7. Attacking midfield (a.k.a. the #10)

Already in place: Luciano Acosta, Zoltan Stieber, Ulises Segura
Emergency cover: Ian Harkes, Nick DeLeon
Possibly on the way: Eryk Williamson

Lucho should hopefully bounce back after carrying an ankle injury for all of 2017 and generally being frustrated by the players around him. With improvements on the wings and more time to build an understanding with the new faces, he should be expected to get himself above 16 combined goals and assists, and if his ankle has healed up he’ll be able to improve on his 2.6 successful dribbles per 90 minutes (which lead MLS if you don’t include John Goossens, who played literally one game in 2017).

Stieber also seemed very comfortable shifting into this spot in a couple of short appearances when Acosta was subbed off. He’ll play it differently, looking to combine and shoot more often and dribble a lot less, but could still be quite dangerous. Segura is also a capable playmaker, and in fact Acosta’s suspension for the season opener means we could see the former Saprissa man starting here on day one.

Harkes and DeLeon are both more defensive options in this spot, but don’t be surprised if the former is also a possible starter in game one. If United is really trying to shut a game down or harass a deep-lying playmaker (like Michael Bradley), this is an intriguing card to play. Williamson would also be in line to get some minutes here if he were to sign, having spent more of his time there in the last season with Maryland than anywhere else.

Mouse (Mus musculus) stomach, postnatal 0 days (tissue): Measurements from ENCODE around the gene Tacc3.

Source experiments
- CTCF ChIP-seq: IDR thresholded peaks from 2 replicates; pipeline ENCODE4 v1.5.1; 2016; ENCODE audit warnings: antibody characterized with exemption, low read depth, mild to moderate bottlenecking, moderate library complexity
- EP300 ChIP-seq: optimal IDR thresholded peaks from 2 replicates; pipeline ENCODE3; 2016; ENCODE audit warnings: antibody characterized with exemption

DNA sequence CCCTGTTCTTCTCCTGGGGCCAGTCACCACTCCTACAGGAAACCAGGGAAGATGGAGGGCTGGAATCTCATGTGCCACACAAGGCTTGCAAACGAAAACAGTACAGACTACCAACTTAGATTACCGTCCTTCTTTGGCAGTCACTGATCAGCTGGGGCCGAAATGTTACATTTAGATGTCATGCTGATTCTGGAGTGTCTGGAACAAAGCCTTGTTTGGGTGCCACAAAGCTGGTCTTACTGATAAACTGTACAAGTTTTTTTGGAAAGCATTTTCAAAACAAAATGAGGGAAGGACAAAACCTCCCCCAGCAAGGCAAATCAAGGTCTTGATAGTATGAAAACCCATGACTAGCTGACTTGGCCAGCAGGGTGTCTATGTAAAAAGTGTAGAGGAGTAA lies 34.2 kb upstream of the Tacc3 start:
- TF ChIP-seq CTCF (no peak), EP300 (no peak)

6. Left wing

Already in place: Zoltan Stieber, Darren Mattocks, Paul Arriola, Ulises Segura, Bruno Miranda, Nick DeLeon
Emergency cover: Patrick Mullins
Possibly on the way: Eryk Williamson

Stieber drifting inside to combine with others is a potential joy for United fans, because the Hungarian can play in a phone booth and make the kind of perfectly weighted passes that open up massed defenses. Plus, that cannon of a left foot!

Mattocks is a good pick-up for this role, where he’s had some real success in MLS. He’s best thought of as a left forward rather than a winger or wide midfielder, and his slashing runs off the ball should be a regular threat for United whether he starts or comes off the bench. Don’t be surprised if he and Arriola link up on a few goals.

Arriola is capable of bringing his game over to the left flank, and Segura can also play here comfortably (and may be Stieber’s stand-in when rotation is required). Miranda showed some flashes of being a capable sparkplug off the bench as a left winger, and DeLeon again can play pretty much anywhere and may spend time as a defense-first left winger.